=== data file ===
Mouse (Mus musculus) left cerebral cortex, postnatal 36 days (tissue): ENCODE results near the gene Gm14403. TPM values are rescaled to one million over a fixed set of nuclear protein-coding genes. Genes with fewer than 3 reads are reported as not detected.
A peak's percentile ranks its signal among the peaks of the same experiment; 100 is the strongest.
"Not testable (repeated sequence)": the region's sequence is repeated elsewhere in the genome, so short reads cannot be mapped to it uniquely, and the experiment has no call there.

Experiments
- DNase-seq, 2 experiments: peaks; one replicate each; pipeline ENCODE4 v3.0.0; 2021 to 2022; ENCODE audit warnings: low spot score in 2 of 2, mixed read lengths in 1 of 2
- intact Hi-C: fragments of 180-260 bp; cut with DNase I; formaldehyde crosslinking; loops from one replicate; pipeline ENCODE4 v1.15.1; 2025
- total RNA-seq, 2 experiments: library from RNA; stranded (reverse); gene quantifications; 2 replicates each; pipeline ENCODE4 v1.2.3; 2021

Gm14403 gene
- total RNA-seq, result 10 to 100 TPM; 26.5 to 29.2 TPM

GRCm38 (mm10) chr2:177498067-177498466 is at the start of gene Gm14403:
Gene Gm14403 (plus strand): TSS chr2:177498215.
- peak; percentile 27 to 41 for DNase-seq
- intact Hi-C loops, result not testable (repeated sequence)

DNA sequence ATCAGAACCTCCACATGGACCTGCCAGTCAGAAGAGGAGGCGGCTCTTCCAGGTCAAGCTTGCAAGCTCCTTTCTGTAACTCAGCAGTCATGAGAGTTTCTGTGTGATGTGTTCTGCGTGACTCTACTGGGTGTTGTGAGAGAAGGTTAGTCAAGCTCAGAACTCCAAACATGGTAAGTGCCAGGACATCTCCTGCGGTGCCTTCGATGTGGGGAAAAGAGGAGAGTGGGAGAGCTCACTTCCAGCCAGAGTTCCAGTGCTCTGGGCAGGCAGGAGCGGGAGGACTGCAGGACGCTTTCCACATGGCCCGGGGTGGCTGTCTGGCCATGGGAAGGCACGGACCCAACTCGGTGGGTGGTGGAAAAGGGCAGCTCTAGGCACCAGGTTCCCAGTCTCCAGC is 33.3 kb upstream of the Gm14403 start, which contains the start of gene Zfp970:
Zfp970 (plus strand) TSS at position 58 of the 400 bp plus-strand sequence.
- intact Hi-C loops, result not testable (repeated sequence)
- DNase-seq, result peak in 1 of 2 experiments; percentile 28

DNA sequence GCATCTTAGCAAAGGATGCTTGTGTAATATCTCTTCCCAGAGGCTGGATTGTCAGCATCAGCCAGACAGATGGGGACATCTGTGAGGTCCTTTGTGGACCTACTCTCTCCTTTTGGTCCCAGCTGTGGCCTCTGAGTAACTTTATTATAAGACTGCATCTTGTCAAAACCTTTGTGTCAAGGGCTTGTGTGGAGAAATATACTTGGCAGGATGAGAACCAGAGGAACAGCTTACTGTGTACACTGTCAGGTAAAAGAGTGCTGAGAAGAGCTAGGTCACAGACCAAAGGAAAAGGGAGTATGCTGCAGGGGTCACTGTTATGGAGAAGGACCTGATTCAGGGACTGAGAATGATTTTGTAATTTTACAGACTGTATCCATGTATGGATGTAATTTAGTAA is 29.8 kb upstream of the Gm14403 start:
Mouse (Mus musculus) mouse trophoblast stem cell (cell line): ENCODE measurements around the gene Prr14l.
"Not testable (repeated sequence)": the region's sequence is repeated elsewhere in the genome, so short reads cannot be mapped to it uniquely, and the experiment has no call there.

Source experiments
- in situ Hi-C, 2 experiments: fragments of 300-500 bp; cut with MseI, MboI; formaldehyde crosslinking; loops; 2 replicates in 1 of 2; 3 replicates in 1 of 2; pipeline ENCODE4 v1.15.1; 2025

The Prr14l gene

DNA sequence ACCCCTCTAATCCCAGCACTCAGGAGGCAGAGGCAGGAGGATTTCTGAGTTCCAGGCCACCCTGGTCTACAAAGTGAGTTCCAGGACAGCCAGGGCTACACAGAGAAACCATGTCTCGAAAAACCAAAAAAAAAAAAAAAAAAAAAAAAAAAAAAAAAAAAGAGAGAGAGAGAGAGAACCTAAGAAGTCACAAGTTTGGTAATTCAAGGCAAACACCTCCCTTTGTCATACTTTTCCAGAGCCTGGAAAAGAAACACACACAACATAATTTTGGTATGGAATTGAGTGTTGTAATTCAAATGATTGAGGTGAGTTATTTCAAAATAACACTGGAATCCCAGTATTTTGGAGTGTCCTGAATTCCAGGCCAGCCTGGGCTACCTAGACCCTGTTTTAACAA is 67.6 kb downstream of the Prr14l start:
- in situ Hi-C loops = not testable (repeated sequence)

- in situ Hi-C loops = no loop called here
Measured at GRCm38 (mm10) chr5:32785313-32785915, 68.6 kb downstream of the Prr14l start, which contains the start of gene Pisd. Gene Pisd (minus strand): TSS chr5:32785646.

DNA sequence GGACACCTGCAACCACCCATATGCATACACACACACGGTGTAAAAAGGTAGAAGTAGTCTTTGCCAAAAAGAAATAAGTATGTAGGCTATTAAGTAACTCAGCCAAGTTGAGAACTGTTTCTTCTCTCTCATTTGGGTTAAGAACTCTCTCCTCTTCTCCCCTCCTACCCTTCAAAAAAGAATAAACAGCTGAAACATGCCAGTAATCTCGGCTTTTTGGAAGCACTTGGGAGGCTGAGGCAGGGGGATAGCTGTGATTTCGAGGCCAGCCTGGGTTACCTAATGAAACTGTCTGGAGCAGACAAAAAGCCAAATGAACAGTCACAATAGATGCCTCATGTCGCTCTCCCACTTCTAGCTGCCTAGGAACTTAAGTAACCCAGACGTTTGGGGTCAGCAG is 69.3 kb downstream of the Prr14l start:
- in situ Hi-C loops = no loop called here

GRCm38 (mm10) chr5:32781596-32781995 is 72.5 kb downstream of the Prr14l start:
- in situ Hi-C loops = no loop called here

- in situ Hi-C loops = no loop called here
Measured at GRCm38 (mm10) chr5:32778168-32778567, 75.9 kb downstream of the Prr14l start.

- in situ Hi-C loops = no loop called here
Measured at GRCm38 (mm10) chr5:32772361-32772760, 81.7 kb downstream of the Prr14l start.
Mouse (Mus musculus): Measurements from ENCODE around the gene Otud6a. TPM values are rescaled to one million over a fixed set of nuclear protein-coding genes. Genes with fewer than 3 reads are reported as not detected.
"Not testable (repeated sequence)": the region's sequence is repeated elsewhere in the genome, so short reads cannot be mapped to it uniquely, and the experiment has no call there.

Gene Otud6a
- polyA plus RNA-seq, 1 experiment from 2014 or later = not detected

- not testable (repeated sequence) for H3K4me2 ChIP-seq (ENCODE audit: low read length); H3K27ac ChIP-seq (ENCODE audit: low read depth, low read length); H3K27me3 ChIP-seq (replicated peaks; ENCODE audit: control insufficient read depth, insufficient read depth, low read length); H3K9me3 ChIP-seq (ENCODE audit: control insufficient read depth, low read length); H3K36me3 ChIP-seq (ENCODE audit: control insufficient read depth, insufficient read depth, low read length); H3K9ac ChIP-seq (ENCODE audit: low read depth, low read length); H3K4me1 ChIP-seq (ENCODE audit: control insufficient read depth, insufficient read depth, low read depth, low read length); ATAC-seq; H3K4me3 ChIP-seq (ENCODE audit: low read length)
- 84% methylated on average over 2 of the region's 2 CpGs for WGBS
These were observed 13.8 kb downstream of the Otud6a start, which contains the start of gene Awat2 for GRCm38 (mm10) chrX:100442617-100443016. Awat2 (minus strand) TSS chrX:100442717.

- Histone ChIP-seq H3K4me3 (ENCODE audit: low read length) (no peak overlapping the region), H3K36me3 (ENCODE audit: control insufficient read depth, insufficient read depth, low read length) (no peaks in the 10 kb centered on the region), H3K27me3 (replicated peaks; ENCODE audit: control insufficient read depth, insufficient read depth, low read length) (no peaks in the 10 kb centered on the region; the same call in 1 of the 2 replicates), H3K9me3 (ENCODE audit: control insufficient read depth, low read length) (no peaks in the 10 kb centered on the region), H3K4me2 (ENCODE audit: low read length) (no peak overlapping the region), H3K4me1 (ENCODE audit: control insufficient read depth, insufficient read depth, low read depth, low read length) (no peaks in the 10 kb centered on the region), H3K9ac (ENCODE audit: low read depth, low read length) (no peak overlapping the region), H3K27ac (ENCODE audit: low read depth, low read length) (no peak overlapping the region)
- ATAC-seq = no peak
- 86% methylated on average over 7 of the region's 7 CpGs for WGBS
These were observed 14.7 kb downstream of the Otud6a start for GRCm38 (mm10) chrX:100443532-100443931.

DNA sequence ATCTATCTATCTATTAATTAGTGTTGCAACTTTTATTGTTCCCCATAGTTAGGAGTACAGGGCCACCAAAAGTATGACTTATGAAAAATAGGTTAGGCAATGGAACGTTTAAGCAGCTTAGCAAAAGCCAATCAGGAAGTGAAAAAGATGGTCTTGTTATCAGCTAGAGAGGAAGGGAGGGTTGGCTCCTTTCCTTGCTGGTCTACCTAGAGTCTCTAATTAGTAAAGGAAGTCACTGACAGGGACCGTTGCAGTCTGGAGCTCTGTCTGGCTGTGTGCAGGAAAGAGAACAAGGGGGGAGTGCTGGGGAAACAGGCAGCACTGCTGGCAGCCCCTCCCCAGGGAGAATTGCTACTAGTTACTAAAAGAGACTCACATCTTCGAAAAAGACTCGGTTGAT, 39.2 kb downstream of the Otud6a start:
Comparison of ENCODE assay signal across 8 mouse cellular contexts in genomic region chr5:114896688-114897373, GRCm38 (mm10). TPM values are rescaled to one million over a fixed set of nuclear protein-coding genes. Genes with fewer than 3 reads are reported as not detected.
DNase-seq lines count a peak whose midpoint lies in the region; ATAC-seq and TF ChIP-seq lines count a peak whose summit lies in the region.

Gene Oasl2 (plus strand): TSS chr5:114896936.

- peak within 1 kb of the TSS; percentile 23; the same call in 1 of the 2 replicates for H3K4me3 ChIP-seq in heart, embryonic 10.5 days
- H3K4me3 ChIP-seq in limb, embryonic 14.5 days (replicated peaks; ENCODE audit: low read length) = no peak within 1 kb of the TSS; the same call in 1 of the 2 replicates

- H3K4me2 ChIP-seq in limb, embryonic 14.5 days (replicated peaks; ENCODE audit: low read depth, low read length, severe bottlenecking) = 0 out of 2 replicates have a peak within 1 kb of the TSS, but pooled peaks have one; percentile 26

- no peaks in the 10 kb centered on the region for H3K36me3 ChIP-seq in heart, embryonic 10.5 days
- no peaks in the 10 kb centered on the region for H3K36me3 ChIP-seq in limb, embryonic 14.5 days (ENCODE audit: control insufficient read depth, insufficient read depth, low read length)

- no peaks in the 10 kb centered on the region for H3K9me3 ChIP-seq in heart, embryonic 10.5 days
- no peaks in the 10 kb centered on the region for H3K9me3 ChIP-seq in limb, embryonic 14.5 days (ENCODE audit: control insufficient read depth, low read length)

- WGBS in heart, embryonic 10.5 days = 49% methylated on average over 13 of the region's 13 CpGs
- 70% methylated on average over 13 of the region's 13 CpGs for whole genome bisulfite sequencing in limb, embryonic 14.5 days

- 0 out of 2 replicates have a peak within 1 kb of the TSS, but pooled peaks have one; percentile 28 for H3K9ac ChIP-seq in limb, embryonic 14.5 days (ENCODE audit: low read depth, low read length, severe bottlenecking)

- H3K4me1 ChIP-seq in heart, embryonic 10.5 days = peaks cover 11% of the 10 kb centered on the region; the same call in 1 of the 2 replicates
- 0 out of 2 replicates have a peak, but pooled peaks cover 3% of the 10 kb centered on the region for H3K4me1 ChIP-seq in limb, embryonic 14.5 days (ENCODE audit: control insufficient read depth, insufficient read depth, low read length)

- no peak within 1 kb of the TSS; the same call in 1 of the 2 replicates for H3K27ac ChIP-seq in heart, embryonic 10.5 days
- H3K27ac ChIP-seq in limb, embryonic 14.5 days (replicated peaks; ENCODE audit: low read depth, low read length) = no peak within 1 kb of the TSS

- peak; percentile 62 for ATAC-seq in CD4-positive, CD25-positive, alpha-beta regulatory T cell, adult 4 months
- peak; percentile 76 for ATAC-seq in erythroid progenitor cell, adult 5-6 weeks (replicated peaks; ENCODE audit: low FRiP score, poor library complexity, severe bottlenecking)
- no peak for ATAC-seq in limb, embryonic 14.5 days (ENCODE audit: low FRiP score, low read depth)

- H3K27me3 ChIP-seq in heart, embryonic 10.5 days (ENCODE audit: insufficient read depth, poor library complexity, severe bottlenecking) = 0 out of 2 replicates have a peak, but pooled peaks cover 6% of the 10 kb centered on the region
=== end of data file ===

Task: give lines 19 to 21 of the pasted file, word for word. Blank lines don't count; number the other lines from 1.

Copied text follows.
Mouse (Mus musculus) mouse trophoblast stem cell (cell line): ENCODE measurements around the gene Prr14l.
"Not testable (repeated sequence)": the region's sequence is repeated elsewhere in the genome, so short reads cannot be mapped to it uniquely, and the experiment has no call there.

Source experiments